The Grand Chamber of the European Court of Human Rights is holding a hearing today in the case of Sargsyan v. Azerbaijan (Application no. 40167/06). The case concerns an Armenian refugee’s complaint that he was forced to flee from his home in 1992 during the Armenian-Azerbaijani conflict over Nagorno-Karabakh, which at the time was an autonomous province landlocked within the Azerbaijani Soviet Socialist Republic.
In September 1991 the Regional Council of the NKAO announced the establishment of the “Nagorno-Karabakh Republic” (“NKR”), consisting of the territory of the NKAO and the Shahumyan district of Azerbaijan. The “NKR” reaffirmed its independence from Azerbaijan in January 1992. Today’s hearing will further examine the merits of the case and other preliminary matters.
The Armenian national, who has since passed away in 2009, alleges in his complaint that he was forced to flee from his home in 1992 during the above-mentioned conflict. The conflict escalated into a full-blown war and by the end of 1993, ethnic Armenian forces had gained control over almost the entire territory of the former Nagorno-Karabakh Autonomous Oblast (“NKAO”) as well as adjacent Azerbaijani regions. As a result, hundreds of thousands people and refugee were internally displaced. Sargsyan’s two children are pursuing his application.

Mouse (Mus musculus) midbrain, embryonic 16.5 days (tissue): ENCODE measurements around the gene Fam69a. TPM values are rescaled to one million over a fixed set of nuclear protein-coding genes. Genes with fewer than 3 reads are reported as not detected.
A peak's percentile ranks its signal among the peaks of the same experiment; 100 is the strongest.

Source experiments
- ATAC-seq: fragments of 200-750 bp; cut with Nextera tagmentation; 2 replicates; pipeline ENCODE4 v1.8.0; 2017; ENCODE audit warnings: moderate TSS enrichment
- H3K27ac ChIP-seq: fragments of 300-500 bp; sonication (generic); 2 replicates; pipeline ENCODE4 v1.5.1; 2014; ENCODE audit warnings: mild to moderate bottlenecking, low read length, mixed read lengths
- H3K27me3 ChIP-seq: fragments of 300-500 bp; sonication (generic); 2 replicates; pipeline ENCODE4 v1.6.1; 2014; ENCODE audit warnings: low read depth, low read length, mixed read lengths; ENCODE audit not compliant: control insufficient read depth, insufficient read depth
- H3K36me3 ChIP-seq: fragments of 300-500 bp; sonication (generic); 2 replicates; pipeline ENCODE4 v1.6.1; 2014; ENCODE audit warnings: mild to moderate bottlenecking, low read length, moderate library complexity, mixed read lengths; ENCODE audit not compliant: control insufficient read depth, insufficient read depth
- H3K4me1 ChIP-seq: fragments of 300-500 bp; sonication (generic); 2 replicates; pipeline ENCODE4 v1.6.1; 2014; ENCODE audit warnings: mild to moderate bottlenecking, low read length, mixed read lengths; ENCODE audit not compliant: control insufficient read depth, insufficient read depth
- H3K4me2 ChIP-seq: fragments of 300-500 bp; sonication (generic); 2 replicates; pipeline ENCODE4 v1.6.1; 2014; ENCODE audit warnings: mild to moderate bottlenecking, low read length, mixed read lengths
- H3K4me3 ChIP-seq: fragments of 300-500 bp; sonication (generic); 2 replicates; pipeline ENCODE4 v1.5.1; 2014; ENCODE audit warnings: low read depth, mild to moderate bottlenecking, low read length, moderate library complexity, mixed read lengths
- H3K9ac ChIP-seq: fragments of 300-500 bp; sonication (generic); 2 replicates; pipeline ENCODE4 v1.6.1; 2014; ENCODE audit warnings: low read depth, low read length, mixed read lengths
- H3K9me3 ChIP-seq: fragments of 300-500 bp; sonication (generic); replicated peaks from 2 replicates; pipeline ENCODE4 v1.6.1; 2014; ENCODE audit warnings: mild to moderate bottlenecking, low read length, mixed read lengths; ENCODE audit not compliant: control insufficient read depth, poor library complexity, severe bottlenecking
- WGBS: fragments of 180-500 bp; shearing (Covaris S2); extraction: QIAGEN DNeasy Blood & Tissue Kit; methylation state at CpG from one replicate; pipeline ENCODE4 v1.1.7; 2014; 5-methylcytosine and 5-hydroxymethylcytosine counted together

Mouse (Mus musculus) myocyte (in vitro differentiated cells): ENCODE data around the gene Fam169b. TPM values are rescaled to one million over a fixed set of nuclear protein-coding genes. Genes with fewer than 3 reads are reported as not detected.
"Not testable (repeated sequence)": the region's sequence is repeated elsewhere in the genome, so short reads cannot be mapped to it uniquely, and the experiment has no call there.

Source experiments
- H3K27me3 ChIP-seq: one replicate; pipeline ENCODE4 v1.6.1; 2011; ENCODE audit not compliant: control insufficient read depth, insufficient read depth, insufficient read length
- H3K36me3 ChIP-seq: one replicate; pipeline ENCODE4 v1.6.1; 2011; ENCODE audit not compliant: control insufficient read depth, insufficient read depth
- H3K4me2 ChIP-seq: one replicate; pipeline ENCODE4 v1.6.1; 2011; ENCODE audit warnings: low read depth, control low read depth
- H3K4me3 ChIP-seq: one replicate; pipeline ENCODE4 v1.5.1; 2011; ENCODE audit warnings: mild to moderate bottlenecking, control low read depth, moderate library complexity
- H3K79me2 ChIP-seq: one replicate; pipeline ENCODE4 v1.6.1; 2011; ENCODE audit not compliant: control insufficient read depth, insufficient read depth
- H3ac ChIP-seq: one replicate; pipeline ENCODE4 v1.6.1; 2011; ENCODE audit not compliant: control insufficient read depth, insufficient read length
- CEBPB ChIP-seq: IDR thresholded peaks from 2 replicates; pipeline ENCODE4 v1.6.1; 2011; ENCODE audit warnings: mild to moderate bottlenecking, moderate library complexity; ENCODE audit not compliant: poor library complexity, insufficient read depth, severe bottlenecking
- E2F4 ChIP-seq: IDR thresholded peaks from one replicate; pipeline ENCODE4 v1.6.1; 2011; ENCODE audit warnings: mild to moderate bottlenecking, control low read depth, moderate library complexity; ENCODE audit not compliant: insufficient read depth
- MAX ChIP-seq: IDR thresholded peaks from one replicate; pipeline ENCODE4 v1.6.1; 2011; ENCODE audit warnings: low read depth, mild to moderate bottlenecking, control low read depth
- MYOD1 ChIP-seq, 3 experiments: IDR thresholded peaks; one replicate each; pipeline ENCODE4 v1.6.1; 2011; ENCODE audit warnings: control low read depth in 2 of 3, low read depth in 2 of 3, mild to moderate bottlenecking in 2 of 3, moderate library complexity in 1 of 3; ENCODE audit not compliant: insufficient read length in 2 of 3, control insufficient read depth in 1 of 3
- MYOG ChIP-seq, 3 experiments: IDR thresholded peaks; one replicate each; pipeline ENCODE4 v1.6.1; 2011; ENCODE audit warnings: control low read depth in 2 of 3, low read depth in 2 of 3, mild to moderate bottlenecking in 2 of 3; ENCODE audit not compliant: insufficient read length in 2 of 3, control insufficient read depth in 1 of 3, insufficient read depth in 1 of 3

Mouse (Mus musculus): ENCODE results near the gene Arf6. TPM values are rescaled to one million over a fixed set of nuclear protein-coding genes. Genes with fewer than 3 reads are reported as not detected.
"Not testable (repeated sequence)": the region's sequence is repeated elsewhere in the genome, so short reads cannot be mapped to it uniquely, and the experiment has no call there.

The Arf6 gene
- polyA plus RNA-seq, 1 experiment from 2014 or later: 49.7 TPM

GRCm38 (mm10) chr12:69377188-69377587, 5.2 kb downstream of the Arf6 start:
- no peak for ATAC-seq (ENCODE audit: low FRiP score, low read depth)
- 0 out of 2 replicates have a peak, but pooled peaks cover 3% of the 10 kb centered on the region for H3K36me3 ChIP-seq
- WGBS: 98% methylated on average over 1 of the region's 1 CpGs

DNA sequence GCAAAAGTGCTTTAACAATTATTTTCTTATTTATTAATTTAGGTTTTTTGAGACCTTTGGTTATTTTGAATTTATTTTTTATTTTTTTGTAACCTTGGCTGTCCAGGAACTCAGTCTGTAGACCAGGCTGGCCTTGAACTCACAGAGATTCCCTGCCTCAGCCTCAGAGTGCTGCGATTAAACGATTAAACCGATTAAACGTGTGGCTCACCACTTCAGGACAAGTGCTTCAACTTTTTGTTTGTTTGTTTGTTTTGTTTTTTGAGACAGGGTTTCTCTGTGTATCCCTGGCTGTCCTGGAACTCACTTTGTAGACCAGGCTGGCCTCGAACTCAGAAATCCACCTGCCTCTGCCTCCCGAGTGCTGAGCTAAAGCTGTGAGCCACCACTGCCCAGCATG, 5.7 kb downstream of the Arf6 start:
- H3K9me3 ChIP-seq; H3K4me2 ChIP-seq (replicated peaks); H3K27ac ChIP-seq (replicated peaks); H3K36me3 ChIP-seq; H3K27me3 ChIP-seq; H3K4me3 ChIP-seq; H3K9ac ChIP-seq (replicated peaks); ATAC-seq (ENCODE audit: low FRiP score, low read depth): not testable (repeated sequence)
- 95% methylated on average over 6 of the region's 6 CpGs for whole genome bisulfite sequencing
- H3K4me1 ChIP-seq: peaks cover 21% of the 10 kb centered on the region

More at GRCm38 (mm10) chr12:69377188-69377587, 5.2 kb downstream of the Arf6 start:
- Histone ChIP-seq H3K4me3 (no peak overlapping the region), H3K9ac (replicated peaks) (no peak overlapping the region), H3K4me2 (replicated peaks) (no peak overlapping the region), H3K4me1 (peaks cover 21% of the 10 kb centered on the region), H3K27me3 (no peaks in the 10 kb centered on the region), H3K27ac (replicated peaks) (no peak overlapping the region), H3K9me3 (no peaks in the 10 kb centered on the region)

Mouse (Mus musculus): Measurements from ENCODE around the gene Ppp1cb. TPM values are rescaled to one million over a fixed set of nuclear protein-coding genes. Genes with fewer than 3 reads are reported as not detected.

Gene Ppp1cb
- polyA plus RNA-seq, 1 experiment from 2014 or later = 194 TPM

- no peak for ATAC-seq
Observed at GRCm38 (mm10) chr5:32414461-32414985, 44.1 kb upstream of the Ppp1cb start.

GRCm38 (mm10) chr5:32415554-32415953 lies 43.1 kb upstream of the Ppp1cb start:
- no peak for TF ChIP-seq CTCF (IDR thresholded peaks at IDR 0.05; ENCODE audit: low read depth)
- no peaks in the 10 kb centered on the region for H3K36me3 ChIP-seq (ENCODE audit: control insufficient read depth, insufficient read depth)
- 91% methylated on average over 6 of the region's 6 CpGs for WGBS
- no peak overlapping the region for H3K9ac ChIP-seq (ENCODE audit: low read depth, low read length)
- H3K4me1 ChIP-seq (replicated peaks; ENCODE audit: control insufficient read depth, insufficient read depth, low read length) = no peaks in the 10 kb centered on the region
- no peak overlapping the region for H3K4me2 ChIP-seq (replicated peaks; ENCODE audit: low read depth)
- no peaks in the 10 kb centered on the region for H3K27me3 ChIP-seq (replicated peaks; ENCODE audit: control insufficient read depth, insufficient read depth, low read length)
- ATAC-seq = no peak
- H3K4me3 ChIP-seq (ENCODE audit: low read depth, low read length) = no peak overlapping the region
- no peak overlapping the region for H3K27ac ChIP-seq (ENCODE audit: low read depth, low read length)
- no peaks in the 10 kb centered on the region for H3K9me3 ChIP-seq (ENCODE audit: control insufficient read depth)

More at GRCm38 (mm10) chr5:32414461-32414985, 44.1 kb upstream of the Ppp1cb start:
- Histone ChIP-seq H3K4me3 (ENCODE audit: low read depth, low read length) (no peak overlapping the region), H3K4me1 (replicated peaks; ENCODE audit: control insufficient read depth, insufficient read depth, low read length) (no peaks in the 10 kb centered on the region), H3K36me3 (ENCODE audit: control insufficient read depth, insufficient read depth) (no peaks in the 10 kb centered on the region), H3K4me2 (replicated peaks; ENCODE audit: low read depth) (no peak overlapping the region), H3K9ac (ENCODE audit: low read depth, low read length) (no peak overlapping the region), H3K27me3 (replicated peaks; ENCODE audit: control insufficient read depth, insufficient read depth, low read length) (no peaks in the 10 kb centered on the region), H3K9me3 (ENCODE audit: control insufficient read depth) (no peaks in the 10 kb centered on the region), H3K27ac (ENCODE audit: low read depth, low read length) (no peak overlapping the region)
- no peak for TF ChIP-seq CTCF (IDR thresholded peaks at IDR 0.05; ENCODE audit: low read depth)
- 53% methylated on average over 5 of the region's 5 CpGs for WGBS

Mr. Sargsyan, an ethnic Armenian, claims that due to the Nargorno-Karabakh conflict, he was forced to flee in 1992 from Gulistan of the Shahumyan region. He was refused access to his property and home. He is relying on Article 1 of Protocol No. 1 (protection of property) to the European Convention on Human Rights, Article 8(right to respect for private and family life) of the Convention, Article 13 (right to an effective remedy) of the Convention, in conjunction with the other complaints, that there were no effective remedies available to ethnic Armenians who were forced to leave their homes in Azerbaijan due to the unresolved status of the Nagorno-Karabakh conflict.
In particular, Mr. Sargsyan complained about the reports of alleged demolition or vandalism of Armenian cemeteries in Azerbaijan. He submitted that his not being able to visit the graves of his close relatives and not knowing what had happened to them– but being aware that they were at risk of destruction – caused him severe suffering and distress, visiting and maintenance of cemeteries being one of his religious customs. He also makes a claim under Article 14 (prohibition of discrimination), in conjunction with the other complaints, that only ethnic Armenians living in Azerbaijan were the target of violence and that the Azerbaijani Government failed to investigate such attacks against Armenians or to provide redress for illegal occupation of their properties as well as destruction of Armenian cemeteries.
In 1994, the parties to the conflict signed a cease-fire agreement, which is still in effect today. But, no final political settlement of the conflict has been reached.
How do you think the Grand Chamber will decide this case? What type of remedy is appropriate if the Grand Chamber rules in favor of Mr. Sargsyan? What violations of the Convention do you think will be sustained, if any? Do you have any solutions for a quicker response to situations like this in the future?